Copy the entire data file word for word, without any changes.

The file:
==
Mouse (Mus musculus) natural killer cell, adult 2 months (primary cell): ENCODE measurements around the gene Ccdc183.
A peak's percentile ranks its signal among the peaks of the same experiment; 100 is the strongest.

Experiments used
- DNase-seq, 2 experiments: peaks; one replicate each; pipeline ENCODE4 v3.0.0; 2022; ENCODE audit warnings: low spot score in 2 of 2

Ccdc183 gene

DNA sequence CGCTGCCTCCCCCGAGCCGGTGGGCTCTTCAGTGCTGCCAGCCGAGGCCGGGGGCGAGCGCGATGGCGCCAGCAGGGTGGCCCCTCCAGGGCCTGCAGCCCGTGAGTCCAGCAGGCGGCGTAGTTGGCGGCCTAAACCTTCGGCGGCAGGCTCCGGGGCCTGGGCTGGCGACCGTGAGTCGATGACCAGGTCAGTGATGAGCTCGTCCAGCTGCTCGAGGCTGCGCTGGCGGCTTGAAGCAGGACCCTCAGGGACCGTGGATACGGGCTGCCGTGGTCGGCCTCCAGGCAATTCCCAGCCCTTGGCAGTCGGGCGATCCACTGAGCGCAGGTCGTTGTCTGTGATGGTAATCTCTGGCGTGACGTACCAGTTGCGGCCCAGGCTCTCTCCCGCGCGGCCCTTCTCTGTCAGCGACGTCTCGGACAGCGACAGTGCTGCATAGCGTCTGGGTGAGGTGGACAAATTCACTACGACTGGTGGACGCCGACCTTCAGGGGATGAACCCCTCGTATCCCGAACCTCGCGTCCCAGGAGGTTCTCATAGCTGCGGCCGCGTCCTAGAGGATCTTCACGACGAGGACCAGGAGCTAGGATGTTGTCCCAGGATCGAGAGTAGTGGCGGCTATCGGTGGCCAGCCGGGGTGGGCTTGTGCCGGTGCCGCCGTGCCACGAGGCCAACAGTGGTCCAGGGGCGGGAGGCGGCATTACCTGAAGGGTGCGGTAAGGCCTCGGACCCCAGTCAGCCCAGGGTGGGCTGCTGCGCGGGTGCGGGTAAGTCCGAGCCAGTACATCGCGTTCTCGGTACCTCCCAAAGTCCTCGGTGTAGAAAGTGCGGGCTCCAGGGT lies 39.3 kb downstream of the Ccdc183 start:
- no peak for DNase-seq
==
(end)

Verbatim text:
Mouse (Mus musculus) natural killer cell, adult 2 months (primary cell): ENCODE measurements around the gene Ccdc183.
A peak's percentile ranks its signal among the peaks of the same experiment; 100 is the strongest.

Experiments used
- DNase-seq, 2 experiments: peaks; one replicate each; pipeline ENCODE4 v3.0.0; 2022; ENCODE audit warnings: low spot score in 2 of 2

Ccdc183 gene

DNA sequence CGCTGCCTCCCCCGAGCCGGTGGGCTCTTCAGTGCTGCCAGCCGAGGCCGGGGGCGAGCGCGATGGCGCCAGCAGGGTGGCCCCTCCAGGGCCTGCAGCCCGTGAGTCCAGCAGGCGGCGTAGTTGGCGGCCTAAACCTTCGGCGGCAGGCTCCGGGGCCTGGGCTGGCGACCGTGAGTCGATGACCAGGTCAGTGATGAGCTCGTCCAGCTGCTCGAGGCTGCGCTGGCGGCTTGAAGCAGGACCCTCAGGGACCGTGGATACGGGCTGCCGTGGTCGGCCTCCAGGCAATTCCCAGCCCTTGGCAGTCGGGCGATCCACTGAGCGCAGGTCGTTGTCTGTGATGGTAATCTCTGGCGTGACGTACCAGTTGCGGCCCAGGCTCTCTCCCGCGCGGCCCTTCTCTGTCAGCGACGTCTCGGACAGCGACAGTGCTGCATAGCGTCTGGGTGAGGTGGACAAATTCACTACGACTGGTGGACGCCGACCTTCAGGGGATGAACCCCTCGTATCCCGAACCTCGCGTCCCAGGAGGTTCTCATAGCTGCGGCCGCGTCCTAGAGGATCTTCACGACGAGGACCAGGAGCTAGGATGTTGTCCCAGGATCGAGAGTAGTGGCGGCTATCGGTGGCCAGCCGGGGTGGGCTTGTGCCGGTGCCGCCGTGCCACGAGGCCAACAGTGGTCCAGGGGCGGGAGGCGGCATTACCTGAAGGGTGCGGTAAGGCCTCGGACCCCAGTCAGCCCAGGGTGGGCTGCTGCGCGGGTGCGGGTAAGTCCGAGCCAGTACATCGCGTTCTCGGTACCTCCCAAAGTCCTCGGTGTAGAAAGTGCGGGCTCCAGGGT lies 39.3 kb downstream of the Ccdc183 start:
- no peak for DNase-seq